Unfortunately none did. Bill Cowher declared Jim Miller the starter just before the regular season, but clarified he was making a gut decision. Cowher didn’t trust his gut that much, as Jim Miller’s time as the Steelers starting quarterback lasted all of one half, as Cowher benched him in favor of Mike Tomczak.
While Tomczak led the 1996 Steelers to a 10-6 record and an AFC Central Championship, by the time December arrived it was clear that Tomczak wasn’t going to take the Steelers on a deep playoff run as Bill Cowher began to give Kordell Stewart time, who also wasn’t ready to be a signal caller.
4. 1998 Steelers Lost without John Jackson
John Jackson got blown away in the final preseason game of the 1988 season, infuriating Chuck Noll so much that the Emperor had to be talked out of cutting him. Fortunately Noll listened to his assistants, as John Jackson would be a mainstay at left tackle for the Steelers for the next decade.
But when John Jackson reached free agency at age 32 in 1997 and the San Diego Chargers offered to make Jackson the highest paid offensive lineman in the league, the Steelers said so long.
- It was a wise move, and the Steelers had invested heavily in drafting offensive lineman to replace him.
Unfortunately, none of them were up to the task. Bill Cowher tried various combinations at both tackle positions throughout the preseason as Jerome Bettis struggled to finding holes. Finally, Cowher moved Will Wolford to left tackle, slide Justin Strzelczyk to right tackle, and the offensive line was OK, until Strzelczyk got injured in a Monday night contest vs. the Kansas City Chiefs.
Jamain Stephens, 1996’s first round draft pick, finally got his chance to start, but the image of Bettis lighting into Stephens for not blocking well enough is the enduring memory of his tenure at right tackle.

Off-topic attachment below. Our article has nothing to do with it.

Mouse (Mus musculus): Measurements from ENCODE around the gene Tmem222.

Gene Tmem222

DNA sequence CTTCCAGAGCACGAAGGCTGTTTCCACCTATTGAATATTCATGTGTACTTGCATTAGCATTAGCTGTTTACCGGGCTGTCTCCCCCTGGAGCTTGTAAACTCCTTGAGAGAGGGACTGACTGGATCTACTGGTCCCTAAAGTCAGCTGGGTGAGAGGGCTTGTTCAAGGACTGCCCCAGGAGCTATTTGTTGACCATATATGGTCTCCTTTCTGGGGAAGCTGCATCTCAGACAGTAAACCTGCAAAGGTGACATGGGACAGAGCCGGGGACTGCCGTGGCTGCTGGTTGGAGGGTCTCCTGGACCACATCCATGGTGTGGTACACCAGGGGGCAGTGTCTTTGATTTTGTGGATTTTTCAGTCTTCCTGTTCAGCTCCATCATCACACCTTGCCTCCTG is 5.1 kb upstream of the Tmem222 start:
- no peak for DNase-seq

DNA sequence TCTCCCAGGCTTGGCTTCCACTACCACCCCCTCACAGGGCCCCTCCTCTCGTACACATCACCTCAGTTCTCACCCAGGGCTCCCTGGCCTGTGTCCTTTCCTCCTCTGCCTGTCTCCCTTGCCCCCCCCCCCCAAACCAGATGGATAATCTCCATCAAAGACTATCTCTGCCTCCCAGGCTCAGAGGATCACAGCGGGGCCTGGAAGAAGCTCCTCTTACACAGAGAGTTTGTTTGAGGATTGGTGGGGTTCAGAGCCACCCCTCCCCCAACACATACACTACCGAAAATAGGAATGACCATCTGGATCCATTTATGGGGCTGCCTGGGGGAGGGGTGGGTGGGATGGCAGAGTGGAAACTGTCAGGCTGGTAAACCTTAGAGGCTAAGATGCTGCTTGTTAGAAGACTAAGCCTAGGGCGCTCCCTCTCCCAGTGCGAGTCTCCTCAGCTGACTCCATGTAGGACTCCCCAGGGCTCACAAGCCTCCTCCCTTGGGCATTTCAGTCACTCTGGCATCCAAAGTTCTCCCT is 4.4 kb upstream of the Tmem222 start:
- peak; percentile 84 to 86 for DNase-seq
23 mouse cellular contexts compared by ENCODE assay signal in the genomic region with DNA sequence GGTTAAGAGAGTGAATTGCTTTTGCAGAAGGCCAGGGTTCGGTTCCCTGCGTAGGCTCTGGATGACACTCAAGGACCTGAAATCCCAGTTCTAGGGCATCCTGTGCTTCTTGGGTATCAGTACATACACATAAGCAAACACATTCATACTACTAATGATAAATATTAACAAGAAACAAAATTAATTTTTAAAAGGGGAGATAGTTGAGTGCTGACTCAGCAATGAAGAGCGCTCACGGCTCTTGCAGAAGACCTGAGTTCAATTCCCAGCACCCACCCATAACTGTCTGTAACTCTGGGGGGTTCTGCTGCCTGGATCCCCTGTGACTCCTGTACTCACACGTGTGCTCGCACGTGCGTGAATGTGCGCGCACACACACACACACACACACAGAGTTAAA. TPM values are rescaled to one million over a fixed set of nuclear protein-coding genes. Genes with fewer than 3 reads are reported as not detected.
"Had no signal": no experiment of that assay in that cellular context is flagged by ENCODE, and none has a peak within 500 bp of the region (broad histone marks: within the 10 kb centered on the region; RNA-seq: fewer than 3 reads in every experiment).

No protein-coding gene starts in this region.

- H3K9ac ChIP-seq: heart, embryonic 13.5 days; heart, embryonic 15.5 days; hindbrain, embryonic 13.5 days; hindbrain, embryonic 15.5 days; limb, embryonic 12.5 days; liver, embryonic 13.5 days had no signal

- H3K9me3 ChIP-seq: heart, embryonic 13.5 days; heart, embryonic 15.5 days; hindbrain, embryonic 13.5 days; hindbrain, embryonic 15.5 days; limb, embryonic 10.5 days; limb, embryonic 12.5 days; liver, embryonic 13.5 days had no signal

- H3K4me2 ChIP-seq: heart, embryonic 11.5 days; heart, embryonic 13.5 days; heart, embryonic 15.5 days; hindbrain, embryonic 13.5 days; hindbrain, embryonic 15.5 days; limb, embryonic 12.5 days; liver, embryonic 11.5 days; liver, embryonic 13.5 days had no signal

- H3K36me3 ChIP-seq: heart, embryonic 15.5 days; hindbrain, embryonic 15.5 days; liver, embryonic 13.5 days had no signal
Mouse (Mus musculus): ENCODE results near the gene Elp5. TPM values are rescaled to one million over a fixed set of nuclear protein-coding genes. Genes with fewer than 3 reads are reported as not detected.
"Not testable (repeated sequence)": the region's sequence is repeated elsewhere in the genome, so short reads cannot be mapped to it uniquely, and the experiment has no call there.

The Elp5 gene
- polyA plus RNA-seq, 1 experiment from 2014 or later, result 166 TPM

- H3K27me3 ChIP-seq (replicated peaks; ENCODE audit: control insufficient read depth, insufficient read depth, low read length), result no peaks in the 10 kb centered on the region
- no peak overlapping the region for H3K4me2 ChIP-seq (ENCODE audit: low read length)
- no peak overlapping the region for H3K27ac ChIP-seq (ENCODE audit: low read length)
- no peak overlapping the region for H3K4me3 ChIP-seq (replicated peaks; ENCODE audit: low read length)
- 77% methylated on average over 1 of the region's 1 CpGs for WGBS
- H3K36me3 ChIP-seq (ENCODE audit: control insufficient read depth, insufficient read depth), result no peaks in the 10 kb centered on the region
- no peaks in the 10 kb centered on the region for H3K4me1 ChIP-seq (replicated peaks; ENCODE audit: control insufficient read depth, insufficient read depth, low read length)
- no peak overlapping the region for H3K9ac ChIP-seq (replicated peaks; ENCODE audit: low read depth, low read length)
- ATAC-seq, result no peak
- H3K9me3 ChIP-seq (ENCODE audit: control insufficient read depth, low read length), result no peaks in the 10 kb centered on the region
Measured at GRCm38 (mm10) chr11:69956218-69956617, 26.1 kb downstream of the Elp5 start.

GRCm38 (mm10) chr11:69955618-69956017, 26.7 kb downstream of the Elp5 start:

It wouldn’t be until 2000 that the Steelers restored stability to left tackle, and their entire offensive line, but the troubles the Steelers experienced during their 1998 preseason campaign foreshadowed it all.
5. 2013 0-4 Preseason Foreshadows 0-4 Steelers Start
Look at the Steelers preseason results from 2007 to 2012 and there’s one constant X-1. The Steelers never lost more than a single game in preseason, irrespective if they finished 8-8 and out of the playoffs or playing in the Super Bowl.
- Then came the Steelers 2013 preseason campaign.
For the first time in the Mike Tomlin era and the first time since Bill Cowher’s final season, the Steelers laid a goose egg in preseason. Commentator’s cautioned “Its only preseason” and Mike Tomlin explained the losses away, indicating that the men largely responsible for those losing efforts would find themselves on the waiver wire.
- And they did. But those preseason losses also revealed the limits of the Steelers depth.
Depth that injuries to the starting running back, the two chief backup running backs, two starting tight ends, starting center, starting cornerback, and starting inside linebacker would test to the limit. The end result was the Steelers 0-4 start after an embarrassing loss in London to the Vikings.
In 2014 and 2015 the Steelers went 1-3 and 1-4 in the preseason, yet finished in the playoffs both times, so the “its only preseason” credo held true then. But 2013 was one year when piss-poor preseason performance signaled real trouble, at least at the start of the season.